• The US is still "knee-deep in the first wave" of the coronavirus pandemic, Dr. Anthony Fauci said on Monday in an interview with National Institutes of Health Director Dr. Francis Collins.
  • Fauci said the US is dealing with a serious issue that needs to be addressed immediately.
  • Fauci said the US was never able to bring cases down to a baseline like what happened in Europe.
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The United States' top infectious disease expert Dr. Anthony Fauci said on Monday that the country is still "knee-deep in the first wave" of the coronavirus pandemic.

In an interview with the National Institutes of Health Director Dr. Francis Collins, Fauci said: "We are still knee-deep in the first wave of this. And I would say, this would not be considered a wave. It was a surge, or a resurgence of infections superimposed upon a baseline."

As cases continue to surge, Fauci said the status of the pandemic in the US is "really not good."

He added that having more than 50,000 new daily coronavirus cases several times in the past week was "a serious situation that we have to address immediately."

According to The New York Times, states like Texas and Idaho also saw record high cases recorded over a single day on Monday. Cases are also surging in Florida, the Carolinas, California, and Arizona.

Arizona reached more than 101,000 coronavirus cases on Monday, with more than 3,300 new daily cases recorded.

Dr. Sandra Till, a pulmonologist and critical care intensivist at Banner University Medical Center in Phoenix, Arizona, is not just worried about the community toll this surge could have, but the strain it's putting on healthcare providers, some of whom are working 90 hours a week to provide adequate care to critical coronavirus patients.

"This is not, I don't think it's something that a lot of, nurses, respiratory therapists, and doctors - we probably can't work at this pace for a prolonged period of time," she said. "You can only sprint so long if the thing has to be like a marathon or an ultra marathon."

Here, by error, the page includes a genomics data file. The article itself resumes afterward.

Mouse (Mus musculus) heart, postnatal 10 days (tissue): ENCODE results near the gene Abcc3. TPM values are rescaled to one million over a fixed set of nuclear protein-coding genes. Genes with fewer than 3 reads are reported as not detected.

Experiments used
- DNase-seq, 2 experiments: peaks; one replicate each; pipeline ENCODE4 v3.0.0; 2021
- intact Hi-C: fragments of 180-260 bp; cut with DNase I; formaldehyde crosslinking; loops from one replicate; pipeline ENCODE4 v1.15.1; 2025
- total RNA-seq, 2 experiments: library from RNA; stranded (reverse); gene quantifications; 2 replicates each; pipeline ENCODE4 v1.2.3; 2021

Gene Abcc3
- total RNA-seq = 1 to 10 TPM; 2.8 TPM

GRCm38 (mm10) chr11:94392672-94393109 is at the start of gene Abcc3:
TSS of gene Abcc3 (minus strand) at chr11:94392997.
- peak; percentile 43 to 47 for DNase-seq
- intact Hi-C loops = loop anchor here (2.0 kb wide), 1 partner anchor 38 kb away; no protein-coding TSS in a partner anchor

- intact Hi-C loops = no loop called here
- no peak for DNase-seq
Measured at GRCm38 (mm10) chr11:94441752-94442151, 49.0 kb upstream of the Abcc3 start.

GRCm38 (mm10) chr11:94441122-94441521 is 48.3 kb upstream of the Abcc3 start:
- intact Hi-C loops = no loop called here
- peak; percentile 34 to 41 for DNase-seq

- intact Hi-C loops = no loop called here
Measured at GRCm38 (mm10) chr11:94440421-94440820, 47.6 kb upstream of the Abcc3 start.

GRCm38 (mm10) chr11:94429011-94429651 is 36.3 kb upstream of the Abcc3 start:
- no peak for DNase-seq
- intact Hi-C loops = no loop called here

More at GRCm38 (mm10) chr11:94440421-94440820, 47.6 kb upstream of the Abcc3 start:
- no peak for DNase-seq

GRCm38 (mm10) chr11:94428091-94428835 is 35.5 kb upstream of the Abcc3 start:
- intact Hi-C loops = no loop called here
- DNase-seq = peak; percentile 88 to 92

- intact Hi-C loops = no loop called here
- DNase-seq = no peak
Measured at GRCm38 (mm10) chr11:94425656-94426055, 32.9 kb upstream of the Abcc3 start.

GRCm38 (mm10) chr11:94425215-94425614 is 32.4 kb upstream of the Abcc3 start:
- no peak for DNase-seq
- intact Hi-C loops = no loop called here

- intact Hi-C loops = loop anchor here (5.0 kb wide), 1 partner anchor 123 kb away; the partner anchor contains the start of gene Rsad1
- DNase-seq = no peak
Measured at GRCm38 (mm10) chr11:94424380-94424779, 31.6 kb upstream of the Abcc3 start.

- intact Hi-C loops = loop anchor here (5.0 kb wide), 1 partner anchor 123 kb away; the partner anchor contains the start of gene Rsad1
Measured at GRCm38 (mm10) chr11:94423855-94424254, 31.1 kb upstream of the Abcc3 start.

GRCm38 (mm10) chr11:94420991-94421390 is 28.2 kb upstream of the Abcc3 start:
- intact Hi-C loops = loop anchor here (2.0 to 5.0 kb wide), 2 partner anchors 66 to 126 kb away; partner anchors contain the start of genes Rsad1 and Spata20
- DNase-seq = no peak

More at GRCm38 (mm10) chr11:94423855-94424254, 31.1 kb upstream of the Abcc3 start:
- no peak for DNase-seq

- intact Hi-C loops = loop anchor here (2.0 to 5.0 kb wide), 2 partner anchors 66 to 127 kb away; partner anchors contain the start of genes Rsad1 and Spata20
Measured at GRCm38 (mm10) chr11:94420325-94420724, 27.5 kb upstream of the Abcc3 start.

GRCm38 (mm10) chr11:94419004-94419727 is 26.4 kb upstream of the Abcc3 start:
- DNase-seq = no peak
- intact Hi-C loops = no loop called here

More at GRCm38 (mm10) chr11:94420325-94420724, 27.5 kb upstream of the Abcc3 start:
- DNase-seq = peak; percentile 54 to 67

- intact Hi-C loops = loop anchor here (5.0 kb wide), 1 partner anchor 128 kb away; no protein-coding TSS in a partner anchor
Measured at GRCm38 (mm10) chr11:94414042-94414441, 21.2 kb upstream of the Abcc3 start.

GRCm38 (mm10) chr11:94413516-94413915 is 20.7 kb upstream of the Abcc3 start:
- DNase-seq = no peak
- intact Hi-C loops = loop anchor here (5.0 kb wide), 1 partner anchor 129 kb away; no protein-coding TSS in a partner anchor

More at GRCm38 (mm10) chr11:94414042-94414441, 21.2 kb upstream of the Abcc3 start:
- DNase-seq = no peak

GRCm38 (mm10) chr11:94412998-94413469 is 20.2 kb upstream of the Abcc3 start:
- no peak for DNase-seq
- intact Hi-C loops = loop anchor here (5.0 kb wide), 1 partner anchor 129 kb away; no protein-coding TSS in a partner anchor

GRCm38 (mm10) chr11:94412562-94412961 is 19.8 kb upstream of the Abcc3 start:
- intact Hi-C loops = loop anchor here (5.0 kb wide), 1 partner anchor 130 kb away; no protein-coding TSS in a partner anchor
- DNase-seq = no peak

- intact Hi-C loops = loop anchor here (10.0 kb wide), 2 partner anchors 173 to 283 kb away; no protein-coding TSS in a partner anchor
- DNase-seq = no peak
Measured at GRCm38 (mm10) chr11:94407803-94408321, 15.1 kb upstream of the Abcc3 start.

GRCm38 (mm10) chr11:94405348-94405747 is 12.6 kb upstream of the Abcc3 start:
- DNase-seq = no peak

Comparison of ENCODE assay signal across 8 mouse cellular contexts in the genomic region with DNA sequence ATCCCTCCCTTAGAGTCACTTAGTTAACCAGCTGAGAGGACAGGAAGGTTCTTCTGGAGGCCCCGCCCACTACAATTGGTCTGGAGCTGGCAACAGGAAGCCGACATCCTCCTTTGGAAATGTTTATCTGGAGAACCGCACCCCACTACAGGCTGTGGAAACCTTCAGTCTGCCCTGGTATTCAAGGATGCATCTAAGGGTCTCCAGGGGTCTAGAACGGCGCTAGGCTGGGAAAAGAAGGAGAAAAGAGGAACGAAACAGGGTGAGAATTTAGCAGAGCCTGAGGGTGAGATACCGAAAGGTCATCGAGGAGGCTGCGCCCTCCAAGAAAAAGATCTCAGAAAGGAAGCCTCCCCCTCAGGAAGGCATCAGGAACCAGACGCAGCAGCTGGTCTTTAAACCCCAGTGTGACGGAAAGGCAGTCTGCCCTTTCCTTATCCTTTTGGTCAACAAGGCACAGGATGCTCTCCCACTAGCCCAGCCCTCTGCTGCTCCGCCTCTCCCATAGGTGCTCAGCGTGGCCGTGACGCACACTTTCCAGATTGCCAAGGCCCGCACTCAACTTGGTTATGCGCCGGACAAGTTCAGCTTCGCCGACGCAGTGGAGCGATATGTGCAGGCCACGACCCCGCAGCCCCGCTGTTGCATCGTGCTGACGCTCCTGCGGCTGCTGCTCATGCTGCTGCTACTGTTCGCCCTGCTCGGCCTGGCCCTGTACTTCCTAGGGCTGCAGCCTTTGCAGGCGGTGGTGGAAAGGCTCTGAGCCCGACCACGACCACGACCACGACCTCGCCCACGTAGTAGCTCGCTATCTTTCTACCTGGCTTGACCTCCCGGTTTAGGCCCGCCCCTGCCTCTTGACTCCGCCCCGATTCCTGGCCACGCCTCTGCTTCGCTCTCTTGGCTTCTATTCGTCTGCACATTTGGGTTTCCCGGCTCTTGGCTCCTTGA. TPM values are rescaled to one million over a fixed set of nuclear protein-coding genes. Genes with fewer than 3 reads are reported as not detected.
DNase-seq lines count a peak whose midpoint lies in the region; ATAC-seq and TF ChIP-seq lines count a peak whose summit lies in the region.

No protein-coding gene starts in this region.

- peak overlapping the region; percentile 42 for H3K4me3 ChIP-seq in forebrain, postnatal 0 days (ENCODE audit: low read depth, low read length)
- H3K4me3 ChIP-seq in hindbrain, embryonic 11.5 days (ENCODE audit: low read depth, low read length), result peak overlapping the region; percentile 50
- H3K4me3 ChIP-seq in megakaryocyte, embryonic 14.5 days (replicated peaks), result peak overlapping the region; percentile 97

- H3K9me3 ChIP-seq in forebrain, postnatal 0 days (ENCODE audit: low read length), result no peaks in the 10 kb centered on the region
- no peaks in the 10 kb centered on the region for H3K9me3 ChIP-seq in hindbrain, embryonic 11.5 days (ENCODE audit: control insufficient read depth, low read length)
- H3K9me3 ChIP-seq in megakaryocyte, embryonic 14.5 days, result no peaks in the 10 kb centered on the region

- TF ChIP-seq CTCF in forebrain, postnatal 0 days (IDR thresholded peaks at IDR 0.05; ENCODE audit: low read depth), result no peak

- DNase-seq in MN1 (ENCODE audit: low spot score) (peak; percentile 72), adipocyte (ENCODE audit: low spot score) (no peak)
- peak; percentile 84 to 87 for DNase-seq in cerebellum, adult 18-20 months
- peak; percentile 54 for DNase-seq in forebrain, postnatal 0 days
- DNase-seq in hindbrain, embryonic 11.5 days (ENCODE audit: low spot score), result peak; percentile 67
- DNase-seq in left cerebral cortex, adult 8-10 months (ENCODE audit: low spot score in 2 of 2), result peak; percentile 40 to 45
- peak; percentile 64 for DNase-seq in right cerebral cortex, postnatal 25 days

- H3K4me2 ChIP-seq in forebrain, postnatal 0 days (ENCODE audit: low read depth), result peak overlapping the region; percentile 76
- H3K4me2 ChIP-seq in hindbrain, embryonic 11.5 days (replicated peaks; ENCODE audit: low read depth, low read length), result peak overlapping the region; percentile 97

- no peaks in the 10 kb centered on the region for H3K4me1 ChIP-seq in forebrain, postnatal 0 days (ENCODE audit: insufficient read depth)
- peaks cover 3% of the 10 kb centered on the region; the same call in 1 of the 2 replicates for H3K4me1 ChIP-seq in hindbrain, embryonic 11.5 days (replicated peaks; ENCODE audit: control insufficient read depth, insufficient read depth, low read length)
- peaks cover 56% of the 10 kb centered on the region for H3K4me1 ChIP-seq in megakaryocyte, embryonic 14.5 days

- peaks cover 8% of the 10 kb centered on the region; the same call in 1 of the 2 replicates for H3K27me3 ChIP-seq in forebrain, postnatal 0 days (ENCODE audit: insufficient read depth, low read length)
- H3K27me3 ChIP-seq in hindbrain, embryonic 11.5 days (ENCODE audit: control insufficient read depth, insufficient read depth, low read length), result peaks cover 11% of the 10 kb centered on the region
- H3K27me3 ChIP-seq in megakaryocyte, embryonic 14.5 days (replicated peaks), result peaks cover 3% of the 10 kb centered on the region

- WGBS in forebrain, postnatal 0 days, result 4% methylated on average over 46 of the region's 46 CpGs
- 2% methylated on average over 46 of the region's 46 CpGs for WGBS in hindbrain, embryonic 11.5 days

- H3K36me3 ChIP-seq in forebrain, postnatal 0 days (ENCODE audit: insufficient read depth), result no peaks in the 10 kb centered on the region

"So, you know, that's why flattening the curve is so important, to preserve us because we're the ones who need to take care of the sick patients," she continued. "And if we're forced to sprint and not have chances to recover, that can have really detrimental consequences in the future."

In his interview, Fauci stressed the need for people to wear masks and physical distance to help limit the spread and slow the pace. He also said, "avoid crowds."

"We're going to continue to be in a lot of trouble," Fauci said, according to CNN. "And there's going to be a lot of hurt if that does not stop."

Fauci also compared the US to Europe on the handling of the pandemic. Countries like Italy and Spain were hard hit by the outbreak during the initial months of the pandemic, but have been able to bring their case numbers and death toll down.

"The European Union as an entity, it went up and then came down to baseline," Fauci said. "Now they're having little blips, as you might expect, as they try to reopen. We went up, never came down to baseline, and now it's surging back up. So it's a serious situation that we have to address immediately."

The US is close to reaching 3 million reported coronavirus cases, with more than 130,000 deaths as on Monday, according to data from John Hopkins. It leads the world in the number of cases and deaths, and the main model used to estimate the impact of the coronavirus outbreak anticipates more than 175,000 deaths by October 1.

According to CNBC, last week Fauci warned that the US was not "in total control" of its outbreak and that cases could reach more than 100,000 a day if it's not brought under control.

"I can't make an accurate prediction but it's going to be very disturbing," Fauci told senators at a hearing held by the Senate Health, Education, Labor, and Pensions Committee. "We are now having 40-plus-thousand new cases a day. I would not be surprised if we go up to 100,000 a day if this does not turn around, and so I am very concerned."

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